- Performance appraisal is considered as one of the most important and most frequently used practices of human resource in organizations. Performance appraisal encircles identification of strength and weaknesses of individuals, goals and objectives setting, as well as recognition of employees training needs (Caruso, 2013).
- Characteristically, the evaluations are instrumental in supporting other human resource activities such as pay, rewards and promotion management.
- They are typified by the comparison of an employee’s performance to a pre-defined standard, other employees in the organization or previous performance.
Forced Ranking System Defined
- Forced ranking is a performance intervention system that is considered as an evaluation method of forced distribution where management is required to distribute ratings for the evaluate employees, into specified distribution ranking.
- The Forced ranking system is subject to the principle that an organization needs to has to categorize its best and worst employees and reward the top performers ones with pay rises, training and development opportunities as well as bonuses, while encouraging the worst performers to leave (Davis & Rogers, 2005).
- Less effective and incompetent workers can be swapped with new and more proficient employees who will improve the general performance of the employees (Hazels & Sasse, 2008).
The 20-70-10 Rule
- Managers distribute workers into three major categories:
- Top 20 percent are the ‘A’ players- individuals who will lead the future of the company. Individual in this rank are accorded promotions, raises, training and stock options.
- The middle 70 percent are referred as the ‘B’ players. This group possess steady-eddies and are awarded with smaller raises while encouraged to demonstrate improvement.
- The bottom 10 percent as the ‘C’ players made up by a group of employees with the least contribution. Workers in this rank are offered no raises or bonuses and are offered training or fired.
FRS Development and Implementation
- The success of a forced ranking system is subject to the quality of execution. There is need to determine what criteria will be employed for the ranking process.
- Other factors to consider in implementing the FRS include; the frequency of using the procedure, identifying who to perform the ranking, what information needs to be availed to rankers, communication about the ranking system, how the results will be used, and availability of appeal process (Davis & Rogers, 2005).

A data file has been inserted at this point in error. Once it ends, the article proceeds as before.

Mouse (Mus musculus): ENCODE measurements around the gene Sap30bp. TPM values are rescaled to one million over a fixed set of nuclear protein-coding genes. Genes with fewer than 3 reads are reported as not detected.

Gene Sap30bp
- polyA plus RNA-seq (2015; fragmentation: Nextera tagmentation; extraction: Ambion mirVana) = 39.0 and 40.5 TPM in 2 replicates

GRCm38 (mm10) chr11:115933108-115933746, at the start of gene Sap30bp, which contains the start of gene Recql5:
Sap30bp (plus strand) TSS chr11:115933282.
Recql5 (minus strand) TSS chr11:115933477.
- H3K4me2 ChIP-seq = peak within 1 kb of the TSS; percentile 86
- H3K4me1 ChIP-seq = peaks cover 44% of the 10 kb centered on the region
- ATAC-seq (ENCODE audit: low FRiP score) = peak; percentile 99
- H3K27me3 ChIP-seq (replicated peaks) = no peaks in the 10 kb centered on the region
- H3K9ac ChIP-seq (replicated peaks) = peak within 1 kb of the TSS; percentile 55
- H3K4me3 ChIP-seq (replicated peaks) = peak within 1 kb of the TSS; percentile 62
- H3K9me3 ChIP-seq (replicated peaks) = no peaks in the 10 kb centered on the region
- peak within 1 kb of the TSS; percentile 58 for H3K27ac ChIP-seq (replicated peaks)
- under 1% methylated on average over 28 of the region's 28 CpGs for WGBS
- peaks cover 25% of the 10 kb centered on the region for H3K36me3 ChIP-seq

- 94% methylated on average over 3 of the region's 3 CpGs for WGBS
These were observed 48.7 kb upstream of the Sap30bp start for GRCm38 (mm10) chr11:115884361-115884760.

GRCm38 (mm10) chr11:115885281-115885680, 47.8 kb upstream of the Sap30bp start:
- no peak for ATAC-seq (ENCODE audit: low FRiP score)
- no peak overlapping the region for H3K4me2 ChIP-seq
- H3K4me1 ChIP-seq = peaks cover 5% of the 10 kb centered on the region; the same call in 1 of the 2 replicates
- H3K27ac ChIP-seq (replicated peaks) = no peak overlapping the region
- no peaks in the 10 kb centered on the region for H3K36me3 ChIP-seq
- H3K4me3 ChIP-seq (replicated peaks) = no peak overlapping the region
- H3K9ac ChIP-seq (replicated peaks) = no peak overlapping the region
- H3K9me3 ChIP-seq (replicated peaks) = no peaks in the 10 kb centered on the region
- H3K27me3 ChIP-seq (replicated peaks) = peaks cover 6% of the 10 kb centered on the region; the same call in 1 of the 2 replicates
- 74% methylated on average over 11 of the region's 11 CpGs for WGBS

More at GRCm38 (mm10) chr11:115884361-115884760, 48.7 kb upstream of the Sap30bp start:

- The critical components of the FRS implementation process are:
- Proper training of individuals who will act as rankers
- Successful running of the ranking procedures proficiently
Pros of Forced Ranking
- The FRS distribution is a trouble-free as well as consistent methodology where all managers appreciate and understand the standards
- The workers are visibly divided into different categories enabling the human resource to target training activities, development programs and manage reward and salary review process, lay-offs and terminations. It provides a defensible and sound rationale for all human resource actions.
- Forced ranking do not encourage artificially inflated appraisal ratings and managers are called to act on low performing individuals
- The low performing individuals are provided with personal plans to inflate their performance in a bid to meet performance standards (Aune & Roed, 2011)
Cons of Forced Ranking
- The forced ranking method may lead to culture shock leading to generation of a working environment where competition discourages teamwork and there is sub optimizing of corporate goals.
- Some employees may become dispirited and this may lead to some employees and managers resisting the appraisal process.
- The forced ranking is ultimately not a sustainable process since it is impractical to keep raising the bar indefinitely
- There is the risk of quotas pushing the excellent employees down in the event that the managers act to meet the distribution curve
- Forced ranking is reported to inhibit creativity as well as risk taking thus weakening and negatively impacting the corporate culture
Technology as Forced Ranking Enabler
- Technology is instrumental in the performance management systems and it useful in engaging employees more to trust the appraisal process. Besides automation of process, technology aids in generating better management information on performance by division, grade, and gender among others. It has allowed easier management of remote employees (Chubb et al., 2011).
- In Forced ranking, software and computer programs are designed to provide a system for collecting as well as processing data that helps in regular and timely performance measurement.
- Use of software is a helpful enabler of enhanced impact performance management. Software are crucial as a performance calibration process assisting managers in delivering performance measurements that are precise which subsequently ensures fair allocation of rewards besides aiding the organization to retain high performers (Abraham et al., 2013).
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